/* Code Comments */

Sequences in Postgres

July 19, 2019

The SEQUENCE in Postgres is a number generator.¹ Once created, they can be managed with sequence operators.²

So, why use them? One reason would be to auto-increment a text based field.

For example, imagine you want to create a new record in a row, but the IDs for that row are not auto-generated to allow for prefixes.

Imagine you have a standard database table that you roll out to all of your clients with the the following records in the table, cars:

| id | make | is_custom |
| --- | --- |  --- |
| '1' | 'Acura' | false |
| '2' | 'Honda' | false |
| '3' | 'Ford' | false |
| '4' | 'Chrysler' | false |

When a user gets their hands on the table, they’re not satisfied with only four options and want to add a new row.

Rather than use a MAX statement to get the current max and increment the value, maintaining a sequence enables Postgres to manage that on our behalf.

As part of the creation sequence for the database, run

CREATE SEQUENCE IF NOT EXISTS car_custom_ids;

Now, instead of having to run a separate query to calculate the new id value, we can use nextval() on insert like so:

INSERT INTO test_data
        (id, make, is_custom)
VALUES
   ( (nextval('car_custom_ids')), 'Batmobile', true )
 RETURNING *
;

This will add a new row to the database exactly where you’d like it:

| id | make | is_custom |
| --- | --- |  --- |
| '1' | 'Acura' | false |
| '2' | 'Honda' | false |
| '3' | 'Ford' | false |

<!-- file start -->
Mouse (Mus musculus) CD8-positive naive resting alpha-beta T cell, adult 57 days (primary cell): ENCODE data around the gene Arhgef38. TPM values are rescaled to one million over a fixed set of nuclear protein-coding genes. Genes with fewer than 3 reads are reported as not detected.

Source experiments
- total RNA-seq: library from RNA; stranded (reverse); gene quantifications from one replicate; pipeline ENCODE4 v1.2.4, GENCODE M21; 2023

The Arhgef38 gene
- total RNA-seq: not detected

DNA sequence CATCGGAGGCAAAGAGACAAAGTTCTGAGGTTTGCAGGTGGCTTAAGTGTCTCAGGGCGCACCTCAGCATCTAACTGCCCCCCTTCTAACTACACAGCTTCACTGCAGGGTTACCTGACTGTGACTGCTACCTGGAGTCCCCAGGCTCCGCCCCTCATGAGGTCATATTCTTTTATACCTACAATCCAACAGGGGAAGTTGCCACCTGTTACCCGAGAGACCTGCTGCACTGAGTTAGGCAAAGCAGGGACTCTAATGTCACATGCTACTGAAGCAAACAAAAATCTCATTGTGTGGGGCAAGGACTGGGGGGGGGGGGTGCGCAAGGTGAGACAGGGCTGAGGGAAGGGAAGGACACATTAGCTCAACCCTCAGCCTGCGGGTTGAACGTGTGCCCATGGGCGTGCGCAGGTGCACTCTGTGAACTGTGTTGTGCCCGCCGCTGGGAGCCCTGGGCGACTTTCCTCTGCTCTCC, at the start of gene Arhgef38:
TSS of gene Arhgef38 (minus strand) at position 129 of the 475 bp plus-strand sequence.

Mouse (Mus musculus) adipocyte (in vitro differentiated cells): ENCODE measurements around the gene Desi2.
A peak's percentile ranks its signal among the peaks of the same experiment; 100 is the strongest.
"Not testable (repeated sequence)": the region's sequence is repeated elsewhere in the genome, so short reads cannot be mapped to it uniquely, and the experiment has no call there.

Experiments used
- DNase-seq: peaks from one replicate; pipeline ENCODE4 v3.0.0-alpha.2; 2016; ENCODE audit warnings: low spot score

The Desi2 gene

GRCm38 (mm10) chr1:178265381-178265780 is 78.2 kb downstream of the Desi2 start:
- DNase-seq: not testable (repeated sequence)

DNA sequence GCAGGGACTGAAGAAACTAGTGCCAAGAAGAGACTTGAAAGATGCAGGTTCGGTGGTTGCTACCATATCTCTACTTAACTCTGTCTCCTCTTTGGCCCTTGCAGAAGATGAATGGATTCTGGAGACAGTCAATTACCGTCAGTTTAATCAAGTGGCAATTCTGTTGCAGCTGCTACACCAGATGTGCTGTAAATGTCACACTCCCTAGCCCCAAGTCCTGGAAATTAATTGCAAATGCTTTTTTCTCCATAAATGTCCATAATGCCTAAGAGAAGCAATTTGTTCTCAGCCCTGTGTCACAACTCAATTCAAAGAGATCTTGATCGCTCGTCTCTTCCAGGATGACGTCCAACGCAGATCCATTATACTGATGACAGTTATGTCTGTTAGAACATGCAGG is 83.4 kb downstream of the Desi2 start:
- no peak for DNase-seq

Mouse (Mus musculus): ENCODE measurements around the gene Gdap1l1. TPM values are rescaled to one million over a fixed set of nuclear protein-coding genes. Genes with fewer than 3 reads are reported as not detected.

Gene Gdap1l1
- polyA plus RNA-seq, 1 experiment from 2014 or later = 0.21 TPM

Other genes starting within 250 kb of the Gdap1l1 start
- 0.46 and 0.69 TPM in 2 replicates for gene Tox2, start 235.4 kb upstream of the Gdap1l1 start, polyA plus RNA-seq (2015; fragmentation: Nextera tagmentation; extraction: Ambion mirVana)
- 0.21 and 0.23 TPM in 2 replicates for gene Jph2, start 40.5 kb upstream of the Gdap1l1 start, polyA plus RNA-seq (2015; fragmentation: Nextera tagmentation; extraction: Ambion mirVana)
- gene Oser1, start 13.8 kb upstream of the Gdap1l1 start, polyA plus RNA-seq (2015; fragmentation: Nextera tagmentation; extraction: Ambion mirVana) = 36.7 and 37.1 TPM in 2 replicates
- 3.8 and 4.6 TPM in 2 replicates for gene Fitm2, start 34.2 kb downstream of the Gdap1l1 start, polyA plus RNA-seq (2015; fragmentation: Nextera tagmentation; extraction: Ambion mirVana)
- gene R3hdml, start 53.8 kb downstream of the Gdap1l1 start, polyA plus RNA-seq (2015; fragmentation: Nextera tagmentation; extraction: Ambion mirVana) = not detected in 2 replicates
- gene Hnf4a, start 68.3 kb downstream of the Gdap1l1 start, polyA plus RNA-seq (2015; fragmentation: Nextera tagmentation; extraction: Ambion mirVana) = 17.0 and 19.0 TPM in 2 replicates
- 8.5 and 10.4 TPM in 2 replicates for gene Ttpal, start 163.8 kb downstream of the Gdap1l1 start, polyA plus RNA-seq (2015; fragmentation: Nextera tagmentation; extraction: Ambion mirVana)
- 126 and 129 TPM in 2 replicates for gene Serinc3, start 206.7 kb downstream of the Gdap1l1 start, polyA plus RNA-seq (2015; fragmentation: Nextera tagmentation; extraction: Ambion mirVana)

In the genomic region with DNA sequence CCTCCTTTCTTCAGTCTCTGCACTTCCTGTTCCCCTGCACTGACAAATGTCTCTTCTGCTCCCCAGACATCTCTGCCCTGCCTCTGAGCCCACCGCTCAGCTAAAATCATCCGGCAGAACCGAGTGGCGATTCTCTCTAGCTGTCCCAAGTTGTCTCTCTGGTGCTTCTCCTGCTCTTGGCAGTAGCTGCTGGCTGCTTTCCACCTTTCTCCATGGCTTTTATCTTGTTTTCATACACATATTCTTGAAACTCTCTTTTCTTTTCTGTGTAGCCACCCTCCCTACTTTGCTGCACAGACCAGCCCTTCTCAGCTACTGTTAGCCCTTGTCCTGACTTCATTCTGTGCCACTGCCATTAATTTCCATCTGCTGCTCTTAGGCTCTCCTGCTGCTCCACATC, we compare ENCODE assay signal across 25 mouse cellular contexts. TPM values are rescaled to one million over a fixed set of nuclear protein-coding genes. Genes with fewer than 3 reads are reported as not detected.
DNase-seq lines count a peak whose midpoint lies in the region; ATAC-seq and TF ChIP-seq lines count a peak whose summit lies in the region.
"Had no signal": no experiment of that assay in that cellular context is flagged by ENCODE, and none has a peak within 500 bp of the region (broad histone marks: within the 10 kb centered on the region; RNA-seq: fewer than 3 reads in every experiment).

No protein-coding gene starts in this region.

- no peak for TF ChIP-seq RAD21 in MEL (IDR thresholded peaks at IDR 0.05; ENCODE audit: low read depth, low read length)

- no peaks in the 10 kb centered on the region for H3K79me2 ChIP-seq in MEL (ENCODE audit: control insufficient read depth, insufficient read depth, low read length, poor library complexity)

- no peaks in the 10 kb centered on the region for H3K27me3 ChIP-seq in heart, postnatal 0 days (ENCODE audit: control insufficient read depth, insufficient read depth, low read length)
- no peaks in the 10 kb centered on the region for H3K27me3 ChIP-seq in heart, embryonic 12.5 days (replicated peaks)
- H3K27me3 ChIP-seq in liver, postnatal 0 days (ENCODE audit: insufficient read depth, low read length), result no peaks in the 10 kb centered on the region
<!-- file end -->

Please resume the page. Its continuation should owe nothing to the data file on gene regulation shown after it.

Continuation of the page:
| '4' | 'Chrysler' | false |
| '5' | 'Batmobile' | true |

The biggest lesson I had in learning about Sequences is: if you choose to use a sequence - it’s better to always use it. By creating a Sequence, Postgres keeps track of where I am — but in order for that to work as expected, I shouldn’t do math that’s hidden from Postgres.

For example - I thought that I could just insert records into the table and Postgres would pick up where I left off — this wasn’t the case (which makes sense). That’s why the initial load of the table should use the sequence, just like all future INSERT calls.

I’ve also put together a DB-Fiddle to show how it works.³

Resources

CREATE TABLE test_data (
  id TEXT PRIMARY KEY,
  make TEXT,
  is_custom BOOL
);

CREATE SEQUENCE IF NOT EXISTS car_custom_ids;

-- INITIAL LOAD
INSERT INTO  test_data (id, make, is_custom) VALUES
( (nextval('car_custom_ids')), 'Acura', false),
( (nextval('car_custom_ids')), 'Honda', false),
( (nextval('car_custom_ids')), 'Ford', false),
( (nextval('car_custom_ids')), 'Chrysler', false);

-- INSERT WITH SEQUENCE
INSERT INTO test_data
        (id, make, is_custom)
VALUES
   ( (nextval('car_custom_ids')), 'Batmobile', true )
 RETURNING *
;

-- QUERY RESULTS
SELECT * FROM test_data;

Stephen Weiss

Thanks for reading! My name's Stephen Weiss. I live in Chicago with my wife, Kate, and dog, Finn.
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